It might have been better if I had phrased (2) a little more strongly like Carroll did: something like 'the physics of everyday life is completely understood' or 'there will be no practical applications of physics beyond our current theories (the standard model and general relativity)'.
Yes they might be compatible. But if (2) is true, then the discoveries of (1) quickly become irrelevant. This is what Horgan is getting at. If new theoretical ideas don't have any practical implications for our corner of the milky way galaxy, it is going to become very very hard to keep up a never ending sequence of experimentally confirmed discoveries.
Note that Carroll was not claiming that Newtonian mechanics explained all of everyday life. He was claiming that the standard model plus general relativity contained all of everyday life. The analogy to Newtonian mechanics is to help people see how little impact on everyday engineering practice even the discovery of quantum mechanics had (and QM is a hugely practical theory that explains materials, semi-conductors, etc as you note). My guess is that the quantitative discrepancies between current predictions and measurements leave little hope that discoveries beyond the standard model and GR are going to have any practical applications except maybe in the distant future if we need 15 digits in the magnetic dipole moment of the muon or are trying to travel outside our galaxy or are considering the heat death of the universe. Like Horgan, I would love to be wrong. But I just haven't heard any good empirical arguments to support claim (1) that are deeper than 'past performance predicts future results' mixed up with wishful thinking.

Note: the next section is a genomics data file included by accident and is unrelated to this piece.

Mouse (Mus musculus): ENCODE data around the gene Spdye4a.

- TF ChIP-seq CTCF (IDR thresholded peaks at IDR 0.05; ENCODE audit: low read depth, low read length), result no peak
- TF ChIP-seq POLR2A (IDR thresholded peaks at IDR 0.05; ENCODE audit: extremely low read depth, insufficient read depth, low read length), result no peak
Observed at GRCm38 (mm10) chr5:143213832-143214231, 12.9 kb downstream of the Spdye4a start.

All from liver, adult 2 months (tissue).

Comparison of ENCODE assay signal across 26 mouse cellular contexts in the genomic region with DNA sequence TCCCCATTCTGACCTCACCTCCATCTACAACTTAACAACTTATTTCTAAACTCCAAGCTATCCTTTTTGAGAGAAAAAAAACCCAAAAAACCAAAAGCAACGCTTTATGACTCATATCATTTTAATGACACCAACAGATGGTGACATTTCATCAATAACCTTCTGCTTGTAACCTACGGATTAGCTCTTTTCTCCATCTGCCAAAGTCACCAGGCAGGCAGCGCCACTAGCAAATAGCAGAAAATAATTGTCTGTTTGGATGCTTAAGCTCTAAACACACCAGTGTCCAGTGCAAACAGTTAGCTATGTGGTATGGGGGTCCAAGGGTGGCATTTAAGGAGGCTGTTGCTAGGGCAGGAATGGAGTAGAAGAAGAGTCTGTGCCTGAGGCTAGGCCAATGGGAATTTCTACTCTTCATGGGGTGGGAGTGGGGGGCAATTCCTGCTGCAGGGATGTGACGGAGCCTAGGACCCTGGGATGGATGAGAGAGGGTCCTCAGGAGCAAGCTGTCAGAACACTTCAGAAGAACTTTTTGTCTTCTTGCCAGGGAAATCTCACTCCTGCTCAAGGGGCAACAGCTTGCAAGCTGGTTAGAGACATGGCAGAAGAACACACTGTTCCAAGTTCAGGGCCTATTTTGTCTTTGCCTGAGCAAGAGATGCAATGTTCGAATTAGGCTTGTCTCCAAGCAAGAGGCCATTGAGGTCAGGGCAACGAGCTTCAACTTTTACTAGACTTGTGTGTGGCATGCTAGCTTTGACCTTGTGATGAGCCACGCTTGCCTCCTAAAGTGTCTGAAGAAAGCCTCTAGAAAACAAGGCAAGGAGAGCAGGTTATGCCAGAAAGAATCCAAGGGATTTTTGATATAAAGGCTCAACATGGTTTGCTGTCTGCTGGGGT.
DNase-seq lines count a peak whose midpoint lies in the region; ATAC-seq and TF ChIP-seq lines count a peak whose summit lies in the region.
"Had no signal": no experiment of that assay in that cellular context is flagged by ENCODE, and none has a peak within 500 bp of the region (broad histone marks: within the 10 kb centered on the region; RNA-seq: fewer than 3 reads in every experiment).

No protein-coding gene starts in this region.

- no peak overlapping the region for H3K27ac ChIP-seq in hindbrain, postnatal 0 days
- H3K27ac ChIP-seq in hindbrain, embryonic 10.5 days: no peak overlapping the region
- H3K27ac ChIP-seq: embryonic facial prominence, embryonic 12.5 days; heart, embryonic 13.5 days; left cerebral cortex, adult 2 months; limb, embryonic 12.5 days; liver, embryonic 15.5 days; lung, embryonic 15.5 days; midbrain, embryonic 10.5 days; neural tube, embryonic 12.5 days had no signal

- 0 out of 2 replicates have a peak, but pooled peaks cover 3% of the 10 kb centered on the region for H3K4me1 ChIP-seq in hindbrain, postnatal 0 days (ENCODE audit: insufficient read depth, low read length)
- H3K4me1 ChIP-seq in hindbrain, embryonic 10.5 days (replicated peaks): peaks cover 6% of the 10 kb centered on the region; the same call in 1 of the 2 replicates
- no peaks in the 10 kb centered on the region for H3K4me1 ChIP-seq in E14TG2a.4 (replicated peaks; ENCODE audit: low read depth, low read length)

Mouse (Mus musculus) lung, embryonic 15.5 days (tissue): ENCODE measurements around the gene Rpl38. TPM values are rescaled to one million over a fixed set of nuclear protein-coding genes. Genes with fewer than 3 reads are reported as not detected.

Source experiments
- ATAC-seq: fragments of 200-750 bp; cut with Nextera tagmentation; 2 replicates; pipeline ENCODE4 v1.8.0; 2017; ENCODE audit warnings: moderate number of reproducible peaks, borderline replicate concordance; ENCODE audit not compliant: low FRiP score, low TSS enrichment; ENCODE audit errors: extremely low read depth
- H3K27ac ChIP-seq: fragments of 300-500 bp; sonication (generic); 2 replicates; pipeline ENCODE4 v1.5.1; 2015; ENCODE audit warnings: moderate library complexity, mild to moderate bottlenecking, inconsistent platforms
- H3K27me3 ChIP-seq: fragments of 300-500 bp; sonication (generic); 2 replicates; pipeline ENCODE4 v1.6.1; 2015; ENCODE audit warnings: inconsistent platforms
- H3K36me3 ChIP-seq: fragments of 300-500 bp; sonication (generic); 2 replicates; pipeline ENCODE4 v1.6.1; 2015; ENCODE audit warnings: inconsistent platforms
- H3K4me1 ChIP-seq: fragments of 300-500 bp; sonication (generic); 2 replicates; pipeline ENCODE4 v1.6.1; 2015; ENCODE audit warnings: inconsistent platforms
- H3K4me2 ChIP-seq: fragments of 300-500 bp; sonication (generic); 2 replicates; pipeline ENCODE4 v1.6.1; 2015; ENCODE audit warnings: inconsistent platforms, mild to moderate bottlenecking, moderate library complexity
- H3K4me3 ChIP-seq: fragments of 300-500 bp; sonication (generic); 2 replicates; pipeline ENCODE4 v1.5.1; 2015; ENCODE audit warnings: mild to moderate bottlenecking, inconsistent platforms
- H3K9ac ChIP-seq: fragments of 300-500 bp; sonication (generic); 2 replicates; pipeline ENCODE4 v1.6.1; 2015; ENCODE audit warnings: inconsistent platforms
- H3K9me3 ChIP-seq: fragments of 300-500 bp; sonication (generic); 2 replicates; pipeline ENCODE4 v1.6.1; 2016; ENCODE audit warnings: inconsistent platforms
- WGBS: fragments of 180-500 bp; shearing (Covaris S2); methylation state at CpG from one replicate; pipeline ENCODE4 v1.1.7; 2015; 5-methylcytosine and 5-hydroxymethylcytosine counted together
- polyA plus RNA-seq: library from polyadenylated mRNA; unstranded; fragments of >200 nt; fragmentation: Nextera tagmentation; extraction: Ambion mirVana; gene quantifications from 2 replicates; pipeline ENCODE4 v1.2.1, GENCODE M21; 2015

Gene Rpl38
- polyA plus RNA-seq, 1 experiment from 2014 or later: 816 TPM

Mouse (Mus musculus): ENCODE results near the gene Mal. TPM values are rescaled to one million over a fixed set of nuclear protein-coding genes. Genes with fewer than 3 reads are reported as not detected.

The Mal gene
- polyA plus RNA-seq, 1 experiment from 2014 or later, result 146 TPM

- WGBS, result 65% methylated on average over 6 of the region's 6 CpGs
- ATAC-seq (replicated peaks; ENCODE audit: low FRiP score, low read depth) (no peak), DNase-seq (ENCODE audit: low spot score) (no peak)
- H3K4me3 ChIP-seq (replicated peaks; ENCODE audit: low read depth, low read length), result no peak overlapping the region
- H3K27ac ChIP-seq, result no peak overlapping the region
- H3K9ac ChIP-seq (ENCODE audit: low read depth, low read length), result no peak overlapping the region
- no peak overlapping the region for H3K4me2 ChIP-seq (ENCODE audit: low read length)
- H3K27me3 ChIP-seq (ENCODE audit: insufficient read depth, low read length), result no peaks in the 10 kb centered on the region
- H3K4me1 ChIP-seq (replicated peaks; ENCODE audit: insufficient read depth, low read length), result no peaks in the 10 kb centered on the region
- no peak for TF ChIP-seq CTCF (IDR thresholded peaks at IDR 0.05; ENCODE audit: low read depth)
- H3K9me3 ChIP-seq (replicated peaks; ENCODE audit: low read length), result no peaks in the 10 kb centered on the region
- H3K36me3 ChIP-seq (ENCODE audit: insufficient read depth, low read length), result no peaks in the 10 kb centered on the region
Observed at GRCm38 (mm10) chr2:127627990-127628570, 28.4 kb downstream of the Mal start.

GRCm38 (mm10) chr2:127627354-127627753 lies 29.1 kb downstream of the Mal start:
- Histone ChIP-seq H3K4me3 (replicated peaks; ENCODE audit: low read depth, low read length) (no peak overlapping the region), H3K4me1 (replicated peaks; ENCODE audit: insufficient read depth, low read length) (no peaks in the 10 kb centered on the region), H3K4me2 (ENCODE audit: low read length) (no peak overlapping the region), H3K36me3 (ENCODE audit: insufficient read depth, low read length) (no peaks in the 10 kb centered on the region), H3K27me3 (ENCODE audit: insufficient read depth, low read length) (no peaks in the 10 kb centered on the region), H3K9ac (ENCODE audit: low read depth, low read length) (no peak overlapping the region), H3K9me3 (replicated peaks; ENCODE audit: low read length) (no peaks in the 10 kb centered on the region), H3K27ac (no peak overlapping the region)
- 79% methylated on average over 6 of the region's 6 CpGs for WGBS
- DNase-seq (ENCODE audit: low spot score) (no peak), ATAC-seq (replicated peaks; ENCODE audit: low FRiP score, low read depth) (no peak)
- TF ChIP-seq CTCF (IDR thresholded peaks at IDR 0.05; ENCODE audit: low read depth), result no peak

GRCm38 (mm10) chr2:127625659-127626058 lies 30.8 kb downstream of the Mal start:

The mercury/Vulcan reference is an interesting one. Note that the precession of Mercury is a pretty small effect and the GR effects that produce it have only recently begun to have practical applications in the global positioning system clocks. Do you have modern candidates to propose where unobserved entities are hypothesized to patch up measurements with the standard model or GR? Dark matter and Dark energy are the obvious candidates. The Higgs particle also could have been such a thing. If it had not been observed we might have needed a paradigm shift, but even that probably would not have made much practical difference. You don't need to be able to predict the masses of the particles in the standard model for practical purposes. It works quite well to measure their properties and use that to predict how they behave.
A 19th century analogy is to chemistry. Chemists in the late 19th century were able to put in place much of modern chemistry without having correct ideas about how a chemical bond actually worked. Quantum physics did not replace chemistry. It mostly explained things that were already known. But it did something else...it suggested where to look for new discoveries: the addition of Hafnium to the periodic table for example. It also opened up precision calculations of bond energies, bond lengths, etc which have been quite useful. That is what happened when we finally figured out how ordinary matter works...the stuff we are made of. (1) is a guess that figuring out what dark matter is or the properties of possible non standard model particles formed at energies above 100GeV will guide us to new areas of inquiry that lead to breakthroughs and practical applications. But it seems an unsupported guess. We already have discoveries like the top quarks and tau neutrino that didn't lead to any significant breakthroughs or new technology. Does anyone have any dark matter hypotheses for which they have a potential application? It is just very hard to imagine what one could do with a source of gravitational force that interacts so weakly with ordinary matter than it is currently only detectable on length scales of an entire galaxy. And dark energy is much much farther from engineering use.
So let's keep trying to find new breakthroughs. But it is also good to be honest with ourselves about what we have reasons to expect and what is wishful thinking.